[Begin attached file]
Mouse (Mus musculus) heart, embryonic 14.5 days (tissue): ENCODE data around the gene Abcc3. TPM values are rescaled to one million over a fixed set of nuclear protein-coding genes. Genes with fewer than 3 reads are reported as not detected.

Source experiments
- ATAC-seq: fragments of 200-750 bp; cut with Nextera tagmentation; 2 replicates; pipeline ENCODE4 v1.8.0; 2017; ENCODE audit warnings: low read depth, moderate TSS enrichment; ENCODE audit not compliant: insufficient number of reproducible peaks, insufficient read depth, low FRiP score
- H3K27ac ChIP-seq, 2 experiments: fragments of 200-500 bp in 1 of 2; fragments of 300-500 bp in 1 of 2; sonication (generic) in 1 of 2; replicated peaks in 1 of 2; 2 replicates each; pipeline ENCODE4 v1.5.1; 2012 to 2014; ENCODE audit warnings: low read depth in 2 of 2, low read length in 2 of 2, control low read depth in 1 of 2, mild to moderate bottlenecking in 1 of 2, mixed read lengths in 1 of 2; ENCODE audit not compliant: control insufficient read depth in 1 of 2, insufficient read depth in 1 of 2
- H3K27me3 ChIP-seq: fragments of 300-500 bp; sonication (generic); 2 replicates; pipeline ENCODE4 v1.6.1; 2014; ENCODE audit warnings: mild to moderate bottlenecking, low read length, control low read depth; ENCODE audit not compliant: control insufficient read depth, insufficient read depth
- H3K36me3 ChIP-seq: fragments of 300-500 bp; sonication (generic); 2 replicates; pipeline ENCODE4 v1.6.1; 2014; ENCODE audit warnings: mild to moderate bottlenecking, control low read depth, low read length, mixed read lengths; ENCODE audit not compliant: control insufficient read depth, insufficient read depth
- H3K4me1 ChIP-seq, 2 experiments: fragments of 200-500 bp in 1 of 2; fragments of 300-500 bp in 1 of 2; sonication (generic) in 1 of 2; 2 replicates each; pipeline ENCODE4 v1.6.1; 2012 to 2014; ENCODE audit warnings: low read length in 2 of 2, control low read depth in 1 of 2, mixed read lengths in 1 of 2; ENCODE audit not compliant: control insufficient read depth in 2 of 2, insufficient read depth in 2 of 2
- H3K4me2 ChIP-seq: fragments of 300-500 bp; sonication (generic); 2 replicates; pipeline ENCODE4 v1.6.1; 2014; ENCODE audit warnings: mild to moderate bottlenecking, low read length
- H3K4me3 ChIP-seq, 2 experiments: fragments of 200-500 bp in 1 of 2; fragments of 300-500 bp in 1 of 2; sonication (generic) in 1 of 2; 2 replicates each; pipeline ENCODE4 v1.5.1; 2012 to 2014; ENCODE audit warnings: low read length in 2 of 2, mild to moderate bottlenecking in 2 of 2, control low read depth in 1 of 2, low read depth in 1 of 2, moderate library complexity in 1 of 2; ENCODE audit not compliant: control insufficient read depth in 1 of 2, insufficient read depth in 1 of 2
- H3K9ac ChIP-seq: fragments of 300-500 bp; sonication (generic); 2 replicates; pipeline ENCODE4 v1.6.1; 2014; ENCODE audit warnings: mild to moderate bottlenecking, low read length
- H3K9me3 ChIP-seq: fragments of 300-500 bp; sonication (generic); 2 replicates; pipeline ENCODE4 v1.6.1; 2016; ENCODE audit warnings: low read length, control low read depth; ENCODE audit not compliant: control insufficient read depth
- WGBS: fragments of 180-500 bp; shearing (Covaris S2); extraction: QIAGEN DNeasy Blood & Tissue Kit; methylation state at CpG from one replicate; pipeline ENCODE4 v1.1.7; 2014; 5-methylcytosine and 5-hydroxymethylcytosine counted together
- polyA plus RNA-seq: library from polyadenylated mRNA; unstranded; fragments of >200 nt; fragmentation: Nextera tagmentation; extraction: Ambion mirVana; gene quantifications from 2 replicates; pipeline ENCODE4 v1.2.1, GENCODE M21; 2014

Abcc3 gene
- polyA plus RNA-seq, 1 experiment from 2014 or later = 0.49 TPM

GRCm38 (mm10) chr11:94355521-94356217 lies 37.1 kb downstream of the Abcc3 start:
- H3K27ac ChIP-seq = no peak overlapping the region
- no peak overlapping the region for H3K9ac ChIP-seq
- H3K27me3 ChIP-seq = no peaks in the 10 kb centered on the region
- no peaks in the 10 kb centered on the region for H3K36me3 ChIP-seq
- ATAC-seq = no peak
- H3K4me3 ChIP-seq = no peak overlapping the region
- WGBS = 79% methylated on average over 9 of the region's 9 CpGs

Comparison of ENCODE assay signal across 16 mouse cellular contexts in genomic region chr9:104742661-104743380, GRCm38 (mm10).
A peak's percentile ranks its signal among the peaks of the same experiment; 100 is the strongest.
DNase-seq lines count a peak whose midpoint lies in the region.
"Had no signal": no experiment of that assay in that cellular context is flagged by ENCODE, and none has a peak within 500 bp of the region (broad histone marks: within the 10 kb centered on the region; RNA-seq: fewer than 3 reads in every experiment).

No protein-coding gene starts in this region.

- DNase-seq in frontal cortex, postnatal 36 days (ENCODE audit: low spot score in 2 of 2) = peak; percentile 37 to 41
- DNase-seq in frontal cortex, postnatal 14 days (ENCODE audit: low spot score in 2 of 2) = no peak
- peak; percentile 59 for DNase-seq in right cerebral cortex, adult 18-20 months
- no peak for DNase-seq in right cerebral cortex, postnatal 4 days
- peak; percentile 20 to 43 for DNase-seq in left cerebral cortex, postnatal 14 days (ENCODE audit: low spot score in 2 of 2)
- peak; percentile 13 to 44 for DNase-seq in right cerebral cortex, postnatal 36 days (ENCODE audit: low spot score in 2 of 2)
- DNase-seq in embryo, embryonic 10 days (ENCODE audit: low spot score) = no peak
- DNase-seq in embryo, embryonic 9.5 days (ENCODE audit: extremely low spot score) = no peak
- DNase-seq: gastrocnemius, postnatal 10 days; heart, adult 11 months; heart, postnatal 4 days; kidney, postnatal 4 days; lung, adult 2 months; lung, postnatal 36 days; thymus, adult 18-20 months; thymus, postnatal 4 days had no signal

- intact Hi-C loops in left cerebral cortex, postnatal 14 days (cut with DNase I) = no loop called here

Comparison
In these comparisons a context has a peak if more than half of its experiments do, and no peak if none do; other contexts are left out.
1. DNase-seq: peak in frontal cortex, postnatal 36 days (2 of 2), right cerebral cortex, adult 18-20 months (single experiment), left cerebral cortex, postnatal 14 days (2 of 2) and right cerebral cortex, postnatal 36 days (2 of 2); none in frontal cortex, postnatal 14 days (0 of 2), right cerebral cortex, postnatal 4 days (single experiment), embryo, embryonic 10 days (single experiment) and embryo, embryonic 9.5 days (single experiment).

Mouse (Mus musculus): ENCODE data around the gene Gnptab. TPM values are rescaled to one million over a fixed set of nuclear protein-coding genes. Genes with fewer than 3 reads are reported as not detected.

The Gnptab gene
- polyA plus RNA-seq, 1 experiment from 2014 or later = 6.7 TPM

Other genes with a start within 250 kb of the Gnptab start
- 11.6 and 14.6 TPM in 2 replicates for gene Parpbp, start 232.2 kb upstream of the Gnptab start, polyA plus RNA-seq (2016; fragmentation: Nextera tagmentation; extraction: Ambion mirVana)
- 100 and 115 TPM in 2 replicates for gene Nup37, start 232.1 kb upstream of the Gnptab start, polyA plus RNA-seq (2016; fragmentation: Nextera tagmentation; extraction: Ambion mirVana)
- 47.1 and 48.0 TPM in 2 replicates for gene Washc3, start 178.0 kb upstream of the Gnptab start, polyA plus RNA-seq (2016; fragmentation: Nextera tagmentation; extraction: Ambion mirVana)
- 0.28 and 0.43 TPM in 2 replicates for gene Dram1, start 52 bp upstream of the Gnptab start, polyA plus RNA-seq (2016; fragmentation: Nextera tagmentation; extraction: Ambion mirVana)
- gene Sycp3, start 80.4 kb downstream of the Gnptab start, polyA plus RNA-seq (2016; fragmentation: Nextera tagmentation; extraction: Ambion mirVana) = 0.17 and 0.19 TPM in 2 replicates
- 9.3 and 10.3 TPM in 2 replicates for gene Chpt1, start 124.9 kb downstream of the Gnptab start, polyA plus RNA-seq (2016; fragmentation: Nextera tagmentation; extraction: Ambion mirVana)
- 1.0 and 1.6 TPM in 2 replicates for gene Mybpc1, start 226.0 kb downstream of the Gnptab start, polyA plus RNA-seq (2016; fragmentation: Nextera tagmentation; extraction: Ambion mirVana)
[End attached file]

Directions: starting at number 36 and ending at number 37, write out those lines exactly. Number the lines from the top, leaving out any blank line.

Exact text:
- DNase-seq in embryo, embryonic 9.5 days (ENCODE audit: extremely low spot score) = no peak
- DNase-seq: gastrocnemius, postnatal 10 days; heart, adult 11 months; heart, postnatal 4 days; kidney, postnatal 4 days; lung, adult 2 months; lung, postnatal 36 days; thymus, adult 18-20 months; thymus, postnatal 4 days had no signal